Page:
APEC delegates warned against dangers of taxing tourism | Inquirer Business

APEC delegates warned against dangers of taxing tourism

/ 01:13 PM May 20, 2015

BORACAY, Philippines – An official of the Asia-Pacific Economic Cooperation (Apec) told delegates of the dangers of taxing tourism and the need for an intelligent, simple taxation system instead.

In his remarks before the Tourism Working Group attended by APEC delegates Tuesday, Lead Shepherd Javier Esteban Guillermo Molina said taxing the tourism sector with levies, visa fees and airport fees, among others “can be counterproductive to the economy and sustainable tourism development.”


Taxing tourism could also result in “reducing visitors’ demand for these services, affecting the sector contribution to the gross domestic product, employment and micro small and medium enterprises´ (MSMEs) growth.”

Molina, who is also chief of the Apec International Affairs and Cooperation Unit, said taxation should not hinder the growth of tourism, which has been as essential sector contributing to economic growth of Apec economies.


READ: Boracay execs urge Apec to tackle taxation to develop, not stunt, tourism
Molina said the American region saw a seven-percent growth in travel and tourism, while the Asia Pacific had a five-percent growth. “The region is growing well above the average. All this producing more business, more jobs, more opportunities and a better life for the people in the Apec,” Molina said.

He acknowledged the role of taxes as a fiscal measure for economic growth, but said an increase in tourism growth should not be a reason to impose taxes.

“Properly constituted taxes are certainly a necessary and legitimate fiscal tool for every economy, as they create a level playing field for private enterprises and the tourism sector should naturally contribute to it,” Molina said.

“(But) tourism activity has been growing at higher rates than the economy in general, it is one of the most dynamic economic sectors; nevertheless, this should not be translated into an increase in taxes,” he added.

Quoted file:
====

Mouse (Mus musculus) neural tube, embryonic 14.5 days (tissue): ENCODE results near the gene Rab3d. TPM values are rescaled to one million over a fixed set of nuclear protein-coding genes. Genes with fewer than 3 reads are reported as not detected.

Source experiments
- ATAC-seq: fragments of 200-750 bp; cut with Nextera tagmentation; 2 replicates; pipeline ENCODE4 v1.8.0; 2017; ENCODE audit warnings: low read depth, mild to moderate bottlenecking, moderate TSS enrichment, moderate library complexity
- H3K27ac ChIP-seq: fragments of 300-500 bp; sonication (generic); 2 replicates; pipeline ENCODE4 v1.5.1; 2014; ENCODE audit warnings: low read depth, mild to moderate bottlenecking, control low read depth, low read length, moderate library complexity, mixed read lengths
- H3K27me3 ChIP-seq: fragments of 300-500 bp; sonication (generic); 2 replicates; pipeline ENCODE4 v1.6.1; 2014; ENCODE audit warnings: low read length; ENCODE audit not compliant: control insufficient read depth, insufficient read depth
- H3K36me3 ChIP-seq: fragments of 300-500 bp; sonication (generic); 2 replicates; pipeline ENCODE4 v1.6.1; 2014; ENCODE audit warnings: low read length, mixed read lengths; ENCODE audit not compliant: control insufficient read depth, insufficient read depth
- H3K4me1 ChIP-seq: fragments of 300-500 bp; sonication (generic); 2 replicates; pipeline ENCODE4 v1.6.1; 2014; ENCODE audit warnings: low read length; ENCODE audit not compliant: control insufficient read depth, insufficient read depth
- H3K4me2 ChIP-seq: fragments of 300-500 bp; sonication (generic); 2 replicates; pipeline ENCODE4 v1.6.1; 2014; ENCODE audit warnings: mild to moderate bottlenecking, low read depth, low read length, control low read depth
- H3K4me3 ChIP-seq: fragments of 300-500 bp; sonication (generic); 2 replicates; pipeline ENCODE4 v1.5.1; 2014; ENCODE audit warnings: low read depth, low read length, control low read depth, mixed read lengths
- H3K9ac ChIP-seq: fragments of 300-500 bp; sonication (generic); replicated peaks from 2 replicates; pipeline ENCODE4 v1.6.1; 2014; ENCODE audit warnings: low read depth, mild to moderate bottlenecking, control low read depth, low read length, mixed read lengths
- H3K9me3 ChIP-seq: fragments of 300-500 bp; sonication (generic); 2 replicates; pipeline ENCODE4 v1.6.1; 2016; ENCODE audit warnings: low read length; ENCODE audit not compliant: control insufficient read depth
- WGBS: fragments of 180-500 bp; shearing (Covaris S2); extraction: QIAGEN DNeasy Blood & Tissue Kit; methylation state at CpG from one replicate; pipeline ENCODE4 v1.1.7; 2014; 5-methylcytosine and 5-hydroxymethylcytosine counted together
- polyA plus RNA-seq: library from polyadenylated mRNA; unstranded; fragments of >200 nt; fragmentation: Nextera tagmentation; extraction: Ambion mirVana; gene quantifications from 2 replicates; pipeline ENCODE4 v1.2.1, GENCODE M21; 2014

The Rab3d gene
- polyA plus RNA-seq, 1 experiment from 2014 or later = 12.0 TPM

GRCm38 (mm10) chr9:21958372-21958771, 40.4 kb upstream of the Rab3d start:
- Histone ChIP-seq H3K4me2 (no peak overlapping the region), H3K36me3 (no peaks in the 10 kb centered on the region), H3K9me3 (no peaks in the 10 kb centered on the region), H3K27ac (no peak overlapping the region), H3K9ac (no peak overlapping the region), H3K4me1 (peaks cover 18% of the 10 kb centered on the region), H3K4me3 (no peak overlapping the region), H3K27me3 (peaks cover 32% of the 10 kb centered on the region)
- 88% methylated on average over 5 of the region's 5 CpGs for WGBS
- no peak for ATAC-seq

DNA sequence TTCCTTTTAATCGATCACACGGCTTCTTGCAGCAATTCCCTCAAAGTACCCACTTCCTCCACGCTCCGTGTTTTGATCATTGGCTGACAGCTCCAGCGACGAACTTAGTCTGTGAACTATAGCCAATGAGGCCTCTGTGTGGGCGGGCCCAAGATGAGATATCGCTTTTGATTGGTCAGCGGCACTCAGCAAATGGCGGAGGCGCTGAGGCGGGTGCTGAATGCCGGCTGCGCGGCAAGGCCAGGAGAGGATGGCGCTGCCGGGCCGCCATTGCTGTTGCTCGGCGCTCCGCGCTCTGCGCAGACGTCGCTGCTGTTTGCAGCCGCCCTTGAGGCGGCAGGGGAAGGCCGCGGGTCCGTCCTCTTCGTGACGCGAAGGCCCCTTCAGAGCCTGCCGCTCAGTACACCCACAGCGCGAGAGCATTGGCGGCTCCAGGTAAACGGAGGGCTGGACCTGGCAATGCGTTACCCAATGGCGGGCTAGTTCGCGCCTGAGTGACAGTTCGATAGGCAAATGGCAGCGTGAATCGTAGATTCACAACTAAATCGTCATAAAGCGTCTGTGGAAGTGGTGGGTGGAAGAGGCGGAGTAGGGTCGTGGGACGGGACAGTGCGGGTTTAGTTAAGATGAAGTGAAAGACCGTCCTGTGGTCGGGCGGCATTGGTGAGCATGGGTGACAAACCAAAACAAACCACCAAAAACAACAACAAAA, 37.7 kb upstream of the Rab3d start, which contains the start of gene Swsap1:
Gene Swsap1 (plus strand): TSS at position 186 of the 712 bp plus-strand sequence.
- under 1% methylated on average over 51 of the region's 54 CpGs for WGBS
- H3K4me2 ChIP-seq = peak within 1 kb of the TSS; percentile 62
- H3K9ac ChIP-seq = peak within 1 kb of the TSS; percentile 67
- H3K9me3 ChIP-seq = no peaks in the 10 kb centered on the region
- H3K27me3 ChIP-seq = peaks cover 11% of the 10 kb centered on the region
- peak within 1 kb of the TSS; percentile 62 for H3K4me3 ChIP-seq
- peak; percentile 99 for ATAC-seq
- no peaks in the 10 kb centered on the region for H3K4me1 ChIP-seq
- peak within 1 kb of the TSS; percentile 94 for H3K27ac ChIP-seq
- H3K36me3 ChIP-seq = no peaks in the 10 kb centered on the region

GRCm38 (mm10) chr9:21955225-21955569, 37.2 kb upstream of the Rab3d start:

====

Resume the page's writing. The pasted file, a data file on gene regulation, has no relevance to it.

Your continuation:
He urged fiscal policy makers not only to consider the short term revenue-generation brought by taxes, but also the long-term benefits from an unburdened and booming tourism sector.

“Fiscal policy makers should bear in mind not only the short-term revenue, but the medium- and long-term impacts on its power to create economic growth and development while designing new taxes,” he said.

Molina added that fiscal measures like taxes “should be approached cautiously to ensure it maximizes the growth of domestic and international travel and tourism in the region and do not create hurdles to this activity.”


Instead, what should be promoted is intelligent taxation supported by the United Nations World Tourism Organization (UNWTO).

“Economies should strive to develop what the UNWTO has called intelligent taxation policies (as opposed to uninformed taxation). These policies maintain the efficiency of the fiscal system by adapting it to the changing environment and the volatile requirements. This will be possible by keeping taxes simple, fair and aimed at promoting stimulus and growth,” Molina said.

“(We need) taxes that do not end up killing the goose that lays the golden eggs–taxes that are correct,” he added.

The delegates on Tuesday attended “Conference on Enhancing Tourism Competitiveness in the Apec region through Realignment of Tourism and Taxation policies,” which aims to align tourism and taxation policies so that taxation will stimulate, not stunt, the demand for travel especially among the Apec economies.

“Over the past years, there has been an extraordinary growth in travel and tourism in Apec, resulting in more business opportunities and job creation. Based on the Apec TWG project in 2011-2012… taxation was clearly cited as one of the impediments towards maximizing the full growth potential of tourism to raise more revenues and jobs in the region,” the conference’s rationale said in its paper.

Apec senior officials will meet from May 20 to 21 to provide updates on previous commitments, as well as introduce additional measures to achieve the following Apec priorities – regional economic integration, SME’s participation in regional and global markets, investment in human resource development, and sustainable and resilient communities.

The second senior officials meetings are preceded with 37 technical working group meetings on a variety of topics, such as oceans and fisheries, food security, science and technology, higher education, human resource development, emergency preparedness, internet economy and connectivity, counterterrorism, tourism, among others.

Senior officials will then report to trade ministers during the Ministers Responsible for Trade meetings on May 23 to 24 also here in Boracay.

READ: What does Boracay mean? APEC delegates told of island’s origins

The Philippines is hosting this year’s Apec, a delegation of 21 member economies. The country hosted Apec ahead of the schedule Association of Southeast Asian Nations integration in 2015. It hosted the APEC leaders meeting for the first time in 1996. IDL

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TAGS: APEC, apec 2015, Asia-Pacific Economic Cooperation, Boracay, economy, Growth, taxation, Tourism, tourism development
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